Tom Vilsack, the current Secretary of Agriculture, stated, "In a perfect world, everything that was sold, everything that was purchased and consumed would be local, so the economy would receive the benefit of that." Apparently Vilsack believes that we'd be richer if we made our own shoes, iPods, and corn. Adam Smith and David Ricardo must be rolling in their graves.
Local food is generally more expensive than non-local food of the same quality. If that were not so, there would be no need to exhort people to "buy local." However, we are told that spending a dollar for a locally produced tomato keeps the dollar circulating locally, stimulating the local economy. But, if local and non-local foods are of the same quality, but local goods are more expensive, then buying local food is like burning dollar bills—dollar bills that could have been put to more productive use. The community does not benefit when we pay more for a local tomato instead of an identical non-local tomato because the savings realized from buying non-local tomatoes could have been used to purchase other things. Asking us to purchase local food is asking us to give up things we otherwise could have enjoyed—the very definition of wealth destruction.
If we, as consumers, require that our food be grown locally, we cause the food not to be grown in the most productive, least-cost location. When the government encourages consumers to pay higher prices for a local product when a lower-cost non-local product of equal quality is readily available, it is asking the community to destroy its wealth because the local farmer cannot compete with non-local farms. If we really want to help local farmers, we'd be better off giving them a donation equal to our savings from buying non-local food. We would have redistributed our income, but at least we wouldn't have destroyed wealth.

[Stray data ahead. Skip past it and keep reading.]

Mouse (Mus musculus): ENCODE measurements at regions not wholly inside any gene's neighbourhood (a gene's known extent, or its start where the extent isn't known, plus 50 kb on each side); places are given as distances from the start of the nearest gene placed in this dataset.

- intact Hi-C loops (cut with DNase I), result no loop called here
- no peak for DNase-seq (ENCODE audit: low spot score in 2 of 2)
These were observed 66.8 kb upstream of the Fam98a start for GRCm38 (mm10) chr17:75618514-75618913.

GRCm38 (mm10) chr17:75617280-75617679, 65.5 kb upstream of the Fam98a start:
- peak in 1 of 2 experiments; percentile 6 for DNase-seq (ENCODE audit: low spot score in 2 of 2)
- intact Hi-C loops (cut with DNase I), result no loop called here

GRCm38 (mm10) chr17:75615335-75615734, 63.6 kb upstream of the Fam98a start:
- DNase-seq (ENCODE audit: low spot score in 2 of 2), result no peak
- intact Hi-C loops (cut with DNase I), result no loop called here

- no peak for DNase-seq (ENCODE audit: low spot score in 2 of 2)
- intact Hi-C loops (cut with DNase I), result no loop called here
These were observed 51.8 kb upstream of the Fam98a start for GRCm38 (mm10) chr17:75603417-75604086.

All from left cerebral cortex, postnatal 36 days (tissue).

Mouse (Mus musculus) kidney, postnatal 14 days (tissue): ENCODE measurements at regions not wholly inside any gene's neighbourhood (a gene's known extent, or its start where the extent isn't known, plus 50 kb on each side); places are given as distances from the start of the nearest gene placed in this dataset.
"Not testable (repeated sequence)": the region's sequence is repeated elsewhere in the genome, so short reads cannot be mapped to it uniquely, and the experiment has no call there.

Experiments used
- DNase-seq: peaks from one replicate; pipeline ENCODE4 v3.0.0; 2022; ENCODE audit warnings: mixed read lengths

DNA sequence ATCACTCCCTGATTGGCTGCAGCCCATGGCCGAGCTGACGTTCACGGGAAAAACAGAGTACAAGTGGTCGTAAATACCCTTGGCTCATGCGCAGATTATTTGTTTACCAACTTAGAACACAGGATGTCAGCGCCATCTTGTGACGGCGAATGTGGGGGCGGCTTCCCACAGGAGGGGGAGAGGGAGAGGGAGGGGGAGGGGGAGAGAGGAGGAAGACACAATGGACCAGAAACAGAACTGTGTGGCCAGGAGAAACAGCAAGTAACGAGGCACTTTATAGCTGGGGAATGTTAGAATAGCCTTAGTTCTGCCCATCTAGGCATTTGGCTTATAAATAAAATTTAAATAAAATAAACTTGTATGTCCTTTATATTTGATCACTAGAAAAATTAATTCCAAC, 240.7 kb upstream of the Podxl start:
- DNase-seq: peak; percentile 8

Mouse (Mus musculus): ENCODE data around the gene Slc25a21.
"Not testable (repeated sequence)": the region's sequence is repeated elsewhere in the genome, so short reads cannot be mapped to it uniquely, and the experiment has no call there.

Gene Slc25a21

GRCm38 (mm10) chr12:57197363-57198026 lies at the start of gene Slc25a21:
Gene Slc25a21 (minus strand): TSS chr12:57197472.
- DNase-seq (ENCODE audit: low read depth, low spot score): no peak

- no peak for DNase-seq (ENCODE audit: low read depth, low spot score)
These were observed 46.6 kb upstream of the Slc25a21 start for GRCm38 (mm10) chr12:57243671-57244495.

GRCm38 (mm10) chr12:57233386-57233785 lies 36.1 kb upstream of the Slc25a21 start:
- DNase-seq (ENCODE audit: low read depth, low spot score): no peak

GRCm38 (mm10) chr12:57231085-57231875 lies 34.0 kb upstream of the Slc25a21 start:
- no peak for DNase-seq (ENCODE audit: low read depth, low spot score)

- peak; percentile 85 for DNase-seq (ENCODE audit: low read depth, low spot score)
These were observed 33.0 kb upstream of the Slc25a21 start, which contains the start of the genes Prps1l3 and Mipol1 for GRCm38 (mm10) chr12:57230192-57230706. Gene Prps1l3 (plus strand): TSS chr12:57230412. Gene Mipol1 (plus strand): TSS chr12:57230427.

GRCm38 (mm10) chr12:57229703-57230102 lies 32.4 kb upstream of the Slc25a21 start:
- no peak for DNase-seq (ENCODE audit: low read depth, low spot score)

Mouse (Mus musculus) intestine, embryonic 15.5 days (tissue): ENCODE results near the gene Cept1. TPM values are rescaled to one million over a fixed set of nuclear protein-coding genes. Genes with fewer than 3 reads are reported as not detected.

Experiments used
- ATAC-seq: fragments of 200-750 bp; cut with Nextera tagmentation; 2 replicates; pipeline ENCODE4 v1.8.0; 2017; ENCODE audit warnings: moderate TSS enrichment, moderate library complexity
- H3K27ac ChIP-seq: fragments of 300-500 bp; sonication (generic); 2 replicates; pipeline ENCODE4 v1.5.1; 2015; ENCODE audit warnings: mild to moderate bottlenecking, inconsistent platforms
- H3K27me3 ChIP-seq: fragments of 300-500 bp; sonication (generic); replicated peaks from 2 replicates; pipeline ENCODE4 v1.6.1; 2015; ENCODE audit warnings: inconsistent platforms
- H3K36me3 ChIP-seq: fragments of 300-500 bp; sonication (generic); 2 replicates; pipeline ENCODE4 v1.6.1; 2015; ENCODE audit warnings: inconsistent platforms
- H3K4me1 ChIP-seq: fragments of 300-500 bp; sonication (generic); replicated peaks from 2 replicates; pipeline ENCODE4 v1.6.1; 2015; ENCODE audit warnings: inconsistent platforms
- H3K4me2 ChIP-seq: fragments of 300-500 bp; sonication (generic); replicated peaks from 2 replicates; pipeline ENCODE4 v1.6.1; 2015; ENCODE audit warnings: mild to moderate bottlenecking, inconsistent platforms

The "keep the dollars local" argument fails to recognize that a dollar sent out of the local economy by buying a non-local food must, eventually, return to the local economy in terms of dollars spent on exports. Consider a concrete example. What if people in our city of Stillwater, Oklahoma kept spending dollars on "imports" from places other than Stillwater, and none of these dollars ended up being spent on Stillwater "exports?" Then, Stillwater would run low on money to buy even local goods and services. With less money chasing goods and services, prices in Stillwater would fall. This fall in prices would entice outsiders to buy Stillwater goods—and those sales to outsiders would be exports. Simultaneously, the extra dollars available outside Stillwater would cause outsiders to bid more for outside goods and services. Outside prices would rise, further discouraging people in Stillwater from "importing." In real life, it takes only a few pennies' difference in price to cause people to shop elsewhere. Economists call this arbitrage. Arbitrage opportunities would quickly cause the outsiders to start importing from Stillwater, causing Stillwater's imports and exports to balance. Of course, we use the words "imports" and "exports" broadly to include purchases or sales of bonds, land, etc. The balance-of-payments formula that applies to countries operating with different currencies is equally applicable to local economies trading in the same currency with their neighbors.